Obviously math isn’t your strongest subject, otherwise you wouldn’t be here. But if you’re afraid math will hinder you from finding a lucrative career, you shouldn’t. There are tons of great careers that require very little math—two semesters at most. To learn a few of your options, continue reading below.
As the population continues to grow and older generations become sick and frail, the demand for nurses will just continue to increase. If you have a passion for helping people and mending the sick and injured, then a career in nursing might just be the route for you. Programs very on what exact math courses students are required to take, but typically students are only required to take statistics and/or “medication math”—this is to ensure that students know how to calculate medicine dosages and make proper conversions so that they can administer the right amount to patients. Otherwise, math doesn’t play a huge role in the program. The median pay for nurses is $64,690, according to the latest data available.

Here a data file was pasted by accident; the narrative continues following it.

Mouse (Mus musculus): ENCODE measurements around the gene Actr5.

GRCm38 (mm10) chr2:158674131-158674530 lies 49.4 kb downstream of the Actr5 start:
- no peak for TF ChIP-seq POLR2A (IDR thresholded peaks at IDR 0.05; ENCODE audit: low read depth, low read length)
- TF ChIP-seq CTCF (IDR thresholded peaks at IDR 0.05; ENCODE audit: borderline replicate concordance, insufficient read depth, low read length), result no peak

If you’re really good with your words, command a strong presence, and aren’t shy to approach people for a good interview, then a career in broadcasting, print journalism, multimedia or public relations might be good for you. Like with most other majors, at least one semester of college-level math such as algebra I is mandated to complete degree requirements. But other than that, math doesn’t play a huge role in the program. As far as what role math plays in the career directly, it’s very minimal as well; however it would be helpful if you knew how to calculate percentages and how to properly read studies so that you can reference statistics for your readers. Salary earnings vary depending on where you live and your exact career choice, but the median pay for public relation managers is $57,550 per year, according to the latest data available.
If you want to master a foreign language and become a high school or community college instructor in Spanish or French for example, then majoring in a select foreign language would be ideal. Again, like when earning a degree in Communications, you’ll do little math except for the required college level math course or two. Earning salary will vary depending on your location and level of experience, but some teachers can earn up to $53,230 per year, stats show. Spanish teachers in particular are in high demand right now.
Of course these are only a few options, but you can definitely have a successful career and earn a decent income without having to be extremely proficient in math.